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FAQ's

How Long Will My Divorce Take ?​

Fortunately, there is no lengthy waiting period in Georgia for divorce cases. An uncontested divorce can be granted in as little as 31 days.  In order for the Court to have jurisdiction to grant your final divorce decree, the case must be pending for at least 31 days after service on the defendant.  On average, most contested divorce cases take nine to twelve months to resolve.  If you and your spouse have an agreement as to the custody of your children and division of your assets, it is possible that an attorney at Atlanta Family Law Group can help you draft all of the required paperwork, including a divorce decree, settlement agreement and parenting plan, and assist you in obtaining the judge's signature on the Decree on or after the thirty first day after the service on the defendant.  This is the fastest possible outcome.

Finalizing your divorce in that short window of time is possible for some parties.  But often, it takes time for people to determine what their marital estate is and then reach agreements as to how to divide it.  Additionally, custody disputes and disagreements on child and spousal support often expand the length of the litigation.  Even if you believe that your divorce is relatively simple or easy, it is possible that you have not considered something that could provide a benefit to you or your children.  It is highly recommended that you have an attorney at Atlanta Family Law Group review any potential agreements that you have reached so that you can consider your options and reduce your risk in your divorce before signing off on your Final Divorce Decree.

 

How Do We Divide Our Stuff?

During your divorce case, you will be asked to provide information on all of your assets.  This includes your vehicles, real property, bank accounts, mortgages, credit card balances, brokerage accounts, inheritances, businesses, business interests, trust accounts, retirement accounts, stock, restricted stock, and other assets.  Once we have a complete understanding and list of what you own, we can then discuss how you would prefer to divide up your marital property.  Providing this information to your attorney is the first step in the process. Exchanging that information with the other party during the discovery process is typically the next step in the litigation process.  With parties having significant assets, determining how to divide up the marital estate can be one of the most complicated processes of the divorce.  This can be an easy task when the parties agree on who will get what.  However, when there is a dispute, it can be a long, drawn out ordeal.  If you have a marital estate worth a significant amount of money, you will want to have it thoroughly reviewed to examine the implications of its division so as not to put at risk hundreds of thousands of dollars or more.  If the parties cannot agree to the division of their estate after negotiating between themselves and their attorneys, a court may equitably divide the marital property during a trial.  It is imperative that the parties have the assistance of an attorney during trial given the thousands of dollars at stake.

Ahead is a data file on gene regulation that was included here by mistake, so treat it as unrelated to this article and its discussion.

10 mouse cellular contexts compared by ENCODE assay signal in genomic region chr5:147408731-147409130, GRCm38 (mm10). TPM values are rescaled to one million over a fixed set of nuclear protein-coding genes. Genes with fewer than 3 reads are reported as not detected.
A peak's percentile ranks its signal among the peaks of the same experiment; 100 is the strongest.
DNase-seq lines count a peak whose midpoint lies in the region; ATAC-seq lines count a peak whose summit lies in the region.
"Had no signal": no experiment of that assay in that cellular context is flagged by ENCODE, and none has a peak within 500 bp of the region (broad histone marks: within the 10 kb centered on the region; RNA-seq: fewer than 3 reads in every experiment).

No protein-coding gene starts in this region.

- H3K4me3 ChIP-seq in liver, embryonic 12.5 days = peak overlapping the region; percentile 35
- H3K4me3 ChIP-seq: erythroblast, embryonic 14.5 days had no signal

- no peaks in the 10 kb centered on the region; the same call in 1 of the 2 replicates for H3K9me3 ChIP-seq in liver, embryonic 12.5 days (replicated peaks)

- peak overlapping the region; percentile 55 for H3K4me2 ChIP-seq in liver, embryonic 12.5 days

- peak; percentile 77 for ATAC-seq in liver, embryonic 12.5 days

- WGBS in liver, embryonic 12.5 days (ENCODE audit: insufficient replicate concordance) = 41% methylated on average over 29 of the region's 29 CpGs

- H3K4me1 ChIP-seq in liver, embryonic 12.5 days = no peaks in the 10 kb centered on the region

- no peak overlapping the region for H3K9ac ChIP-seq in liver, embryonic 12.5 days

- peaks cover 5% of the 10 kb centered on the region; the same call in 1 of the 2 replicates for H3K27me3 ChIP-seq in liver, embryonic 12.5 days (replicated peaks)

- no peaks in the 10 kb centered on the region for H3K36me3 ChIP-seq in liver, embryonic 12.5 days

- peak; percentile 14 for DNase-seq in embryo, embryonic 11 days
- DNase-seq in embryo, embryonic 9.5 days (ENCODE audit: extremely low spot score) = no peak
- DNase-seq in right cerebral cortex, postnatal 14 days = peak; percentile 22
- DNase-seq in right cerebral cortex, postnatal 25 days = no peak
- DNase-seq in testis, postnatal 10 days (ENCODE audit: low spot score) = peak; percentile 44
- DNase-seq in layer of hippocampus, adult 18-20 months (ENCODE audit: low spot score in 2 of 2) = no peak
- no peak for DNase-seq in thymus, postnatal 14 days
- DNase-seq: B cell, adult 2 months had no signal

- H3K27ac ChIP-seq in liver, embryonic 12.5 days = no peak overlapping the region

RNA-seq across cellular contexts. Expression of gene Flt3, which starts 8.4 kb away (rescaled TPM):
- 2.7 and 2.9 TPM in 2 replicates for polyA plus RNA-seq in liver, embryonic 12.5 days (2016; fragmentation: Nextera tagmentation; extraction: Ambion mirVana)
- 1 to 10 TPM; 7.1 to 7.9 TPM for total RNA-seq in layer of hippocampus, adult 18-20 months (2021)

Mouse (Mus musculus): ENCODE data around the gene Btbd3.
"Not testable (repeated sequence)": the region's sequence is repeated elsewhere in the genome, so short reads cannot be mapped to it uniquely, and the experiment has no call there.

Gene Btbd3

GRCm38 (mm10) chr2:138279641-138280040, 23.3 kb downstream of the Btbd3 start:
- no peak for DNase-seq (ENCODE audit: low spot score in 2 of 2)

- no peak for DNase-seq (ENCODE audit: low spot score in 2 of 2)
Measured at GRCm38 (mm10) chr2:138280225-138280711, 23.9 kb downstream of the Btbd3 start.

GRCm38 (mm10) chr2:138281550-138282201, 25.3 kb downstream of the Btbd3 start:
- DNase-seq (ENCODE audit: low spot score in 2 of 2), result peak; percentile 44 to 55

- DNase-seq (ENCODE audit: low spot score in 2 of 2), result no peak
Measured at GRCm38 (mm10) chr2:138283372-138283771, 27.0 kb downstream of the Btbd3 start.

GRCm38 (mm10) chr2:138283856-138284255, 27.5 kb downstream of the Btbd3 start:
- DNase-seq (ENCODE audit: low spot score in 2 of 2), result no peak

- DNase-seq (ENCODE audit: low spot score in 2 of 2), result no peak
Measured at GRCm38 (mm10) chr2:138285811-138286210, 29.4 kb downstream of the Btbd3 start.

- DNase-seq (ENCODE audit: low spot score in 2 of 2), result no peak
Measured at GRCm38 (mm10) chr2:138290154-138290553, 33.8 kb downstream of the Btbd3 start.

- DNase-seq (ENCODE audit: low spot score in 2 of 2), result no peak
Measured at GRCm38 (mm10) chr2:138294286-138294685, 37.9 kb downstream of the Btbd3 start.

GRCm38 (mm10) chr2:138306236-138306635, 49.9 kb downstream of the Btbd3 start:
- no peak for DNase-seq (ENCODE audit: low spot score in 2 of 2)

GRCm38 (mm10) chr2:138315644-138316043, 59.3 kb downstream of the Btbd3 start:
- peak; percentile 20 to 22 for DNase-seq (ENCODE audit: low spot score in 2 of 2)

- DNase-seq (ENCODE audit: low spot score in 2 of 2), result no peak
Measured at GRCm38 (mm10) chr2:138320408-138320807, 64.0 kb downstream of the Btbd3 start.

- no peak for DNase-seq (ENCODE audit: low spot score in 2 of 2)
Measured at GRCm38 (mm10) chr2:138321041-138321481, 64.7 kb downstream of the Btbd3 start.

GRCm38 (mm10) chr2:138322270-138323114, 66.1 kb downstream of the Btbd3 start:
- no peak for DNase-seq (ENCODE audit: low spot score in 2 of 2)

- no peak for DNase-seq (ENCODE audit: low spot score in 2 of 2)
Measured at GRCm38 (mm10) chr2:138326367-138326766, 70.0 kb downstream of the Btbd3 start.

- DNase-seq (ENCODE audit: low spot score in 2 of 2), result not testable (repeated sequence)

Is Legal Separation an option in Georgia?

Legal separation, per se, is not an option in Georgia. However, there is a remedy to determine the issues of the marriage outside of a divorce case.  This is typically done through a separate maintenance action.  Parties will often file a separate maintenance action when they do not want to obtain an actual divorce but need to stop accumulating marital assets and debts or they need to decide temporary issues of support.  We most often see this when the parties' religious beliefs prohibit or frown upon divorce.  We also occasionally see this when one party is ill and they live separately, but the ill party still needs financial support or to maintain insurance benefits.  If you and your spouse have decided to separate, but are not yet ready to divorce, separate maintenance may be a viable option to determine the financial issues of the marriage.

 

How do you put a value on the business?

Businesses acquired or started during the marriage may be marital assets subject to equitable division.  To determine the value of the business, a business valuation expert may be necessary.  You may need to speak with an experienced divorce attorney about the value of the rest of the marital estate to ensure that the business can be awarded to the business owner and a fair amount of the remainder of the marital estate to the business owner's spouse. It can oftentimes be beneficial to speak with an attorney prior to filing for divorce so that you can begin gathering the necessary information that will be needed in the divorce.  

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